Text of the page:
The British Empire Library


Towards Independence In Africa: A District Officer In Uganda At The End Of Empire

by Patrick Walker


Courtesy of OSPA


Anthony Low (Emeritus Smuts Professor of History of the British Commonwealth, University of Cambridge)
The bookshelf of personal memoirs by those who served in Africa in the years before Independence, particularly if they were District Officers, constantly needs enlarging. Among the most notable titles thus far are Douglas and Marcelle Brown's extensive compendium of particular personal experiences. Looking Back at the Uganda Protectorate, Recollections of District Officers (1996), and Alan Forward's 'You have been allocated Uganda' - Letters from a District Officer (1999) - as if written to an academic friend in Britain from his arrival in 1955 till Independence in 1962.

Patrick Walker's Towards Independence in Africa adds significantly to the mix by being shaped as the autobiography of another Uganda District Officer all the way from his birth till Uganda's Independence. Nearly one third is devoted indeed to his up-bringing - born in Malaya in 1932 where since 1914 his father had been an official of the Federated Malay States, till in 1935 the family moved to Kenya on his father becoming Chief Accountant of the Kenya and Uganda Railways and Harbours. There the family lived at No 1 Ngong Road where young Patrick and his always 'white' friends played in an adjacent field still well outside the bounds of the then Nairobi. As was common amongst his kind, he was sent, aged 6, to a local boarding school, then to a British Public School (King's Canterbury), and finally to University (Oxford, Trinity College and a Hockey Blue).

He was determined never to go 'abroad', and with his father's support did the rounds of several insurance companies until he realized that 'Insurance' was never going to be his forte. Along with getting married that brought the default position for many 'colonial' children of his kind to the fore. In 1955 he joined the Colonial Administrative Service.

His generation did so at a unique moment. With the ending of the Second World War in 1945 they were no longer required to bomb Germany, convoy merchantmen, command artillery. Unlike some of their seniors they knew that sooner rather than later it would all come to an end. But in the meanwhile there were positions open to them which as still young men called to the full on their energies and their liking for adventure. District Officer numbers in Uganda doubled in the 1950s, and along with a multiplicity of technical officials came to constitute what historians have called the 'Second Colonial Invasion'. In his sustained autobiographical format, and especially in much his longest chapter on his first appointment to Teso District - 70 pages in Chapter 7 - Walker gives an especially graphic if familiar account of the melange of involvements which this entailed.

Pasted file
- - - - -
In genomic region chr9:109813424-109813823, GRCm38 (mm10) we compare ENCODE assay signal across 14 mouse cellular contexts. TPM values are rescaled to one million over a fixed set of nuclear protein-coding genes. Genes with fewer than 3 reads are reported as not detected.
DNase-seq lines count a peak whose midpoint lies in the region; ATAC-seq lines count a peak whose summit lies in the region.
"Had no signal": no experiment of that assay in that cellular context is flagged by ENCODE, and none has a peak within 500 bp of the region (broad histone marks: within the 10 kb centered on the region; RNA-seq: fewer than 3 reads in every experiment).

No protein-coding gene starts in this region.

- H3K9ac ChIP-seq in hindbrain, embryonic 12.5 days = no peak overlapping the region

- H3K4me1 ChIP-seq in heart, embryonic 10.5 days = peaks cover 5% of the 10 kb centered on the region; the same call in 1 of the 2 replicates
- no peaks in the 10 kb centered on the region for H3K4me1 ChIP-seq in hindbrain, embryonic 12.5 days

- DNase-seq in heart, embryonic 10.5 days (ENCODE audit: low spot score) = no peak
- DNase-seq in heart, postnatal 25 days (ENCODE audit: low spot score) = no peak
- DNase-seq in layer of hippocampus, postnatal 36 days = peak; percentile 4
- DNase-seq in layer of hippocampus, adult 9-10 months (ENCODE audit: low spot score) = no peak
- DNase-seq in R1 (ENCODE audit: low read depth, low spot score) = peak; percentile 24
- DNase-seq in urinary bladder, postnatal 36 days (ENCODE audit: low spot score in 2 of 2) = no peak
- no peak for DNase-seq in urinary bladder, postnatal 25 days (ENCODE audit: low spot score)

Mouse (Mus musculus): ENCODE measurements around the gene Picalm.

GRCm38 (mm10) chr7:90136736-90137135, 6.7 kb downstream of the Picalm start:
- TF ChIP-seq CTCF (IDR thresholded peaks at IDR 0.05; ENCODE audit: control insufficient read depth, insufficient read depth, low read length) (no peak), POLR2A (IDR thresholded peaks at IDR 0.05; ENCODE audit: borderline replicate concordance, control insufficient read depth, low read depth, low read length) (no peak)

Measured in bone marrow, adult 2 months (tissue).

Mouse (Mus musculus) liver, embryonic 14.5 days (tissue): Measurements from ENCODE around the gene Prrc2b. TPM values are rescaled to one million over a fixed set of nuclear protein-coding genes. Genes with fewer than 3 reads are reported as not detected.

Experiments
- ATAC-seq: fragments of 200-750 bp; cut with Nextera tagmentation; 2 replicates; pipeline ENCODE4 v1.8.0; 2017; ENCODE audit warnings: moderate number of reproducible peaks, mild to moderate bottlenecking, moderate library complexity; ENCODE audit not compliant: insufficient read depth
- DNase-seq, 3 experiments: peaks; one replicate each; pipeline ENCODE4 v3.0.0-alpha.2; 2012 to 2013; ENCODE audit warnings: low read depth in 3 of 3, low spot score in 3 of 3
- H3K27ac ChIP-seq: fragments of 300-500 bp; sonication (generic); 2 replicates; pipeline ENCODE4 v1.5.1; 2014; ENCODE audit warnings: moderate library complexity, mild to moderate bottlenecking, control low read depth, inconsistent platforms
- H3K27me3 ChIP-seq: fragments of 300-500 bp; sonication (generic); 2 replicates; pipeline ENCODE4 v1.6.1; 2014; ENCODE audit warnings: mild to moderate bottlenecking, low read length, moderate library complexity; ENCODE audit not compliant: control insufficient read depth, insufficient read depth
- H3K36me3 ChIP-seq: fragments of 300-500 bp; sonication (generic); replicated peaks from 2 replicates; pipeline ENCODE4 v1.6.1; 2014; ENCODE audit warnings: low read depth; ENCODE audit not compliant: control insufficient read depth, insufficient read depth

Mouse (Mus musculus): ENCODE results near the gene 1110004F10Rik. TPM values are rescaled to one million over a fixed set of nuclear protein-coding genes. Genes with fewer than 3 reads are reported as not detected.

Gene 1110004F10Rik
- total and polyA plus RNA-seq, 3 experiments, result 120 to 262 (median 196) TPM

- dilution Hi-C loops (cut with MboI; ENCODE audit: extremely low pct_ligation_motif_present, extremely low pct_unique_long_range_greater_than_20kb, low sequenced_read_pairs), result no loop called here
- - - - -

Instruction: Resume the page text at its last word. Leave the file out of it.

Reaching Teso's headquarters, Soroti, he called on the District Commissioner; was soon inducted into the role of an ADC, and among sundry other things given charge of the administration of Soroti township. Over the next two and a half years his routine was punctuated by visits by two successive Governors, a summons to assist in curbing some rioting in neighbouring Tango District, the fruitless chase of some cattle raiders from the adjacent Karamoja District, and the hosing down of a tax revolt in Teso District itself. All the while he was also engaged with his bride in making a home out of a previously condemned house, recruiting servants, learning the intricacies of shopping; and suffering illnesses, not least in their baby son.

There were always two highlights. First that stock-in-trade of colonial administration: 'Safari' - touring for several days with a county chief and his subordinates to make all sorts of inspections - most memorably it seems of deep pit latrines; act as the administration's eyes and ears, and push several government policies. Over nine pages Walker spells out the details here in a way which is not always done. And then the second: the Club, which by way of the customary evening drink, many a dance, and all manner of sporting occasions was crucial to the bonding of the District's tiny colonial community. Before leaving Teso Walker eventually fulfilled his ambition to climb the adjacent Soroti Rock, and had his first experience of the local demands posed by a national election and its sign that the colonial era's endgame was on its way.

His second posting was to Ankole which unlike Teso had a hereditary ruler; no longer 'actual ruler' but revered even so. Routines were familiar, but there were three variants. Walker was given charge of a resettlement scheme to oversee the replanting of villagers from an overcrowded area into new surroundings. Then with the Congo being plunged in mid 1960 into precipitate independence there was first a flood to be succoured, first of Belgian refugees and then of Tutsis from Rwanda. In the end, however, everything turned on two further national elections, and with the second came Uganda's independence in 1962.

With that, new careers needed making. Walker went to MI5; became its Director-General 1988-92, was knighted in 1990, and served as Trustee of the Leonard Cheshire Homes on retirement. Memories of those brief halcyon days remained, however, engrossing as this book once again testifies.

British Empire Book
Author
Patrick Walker
Published
2009
Pages
220
Publisher
I B Tauris
ISBN
978 1 84885 019 4
Availability
Abebooks
Amazon


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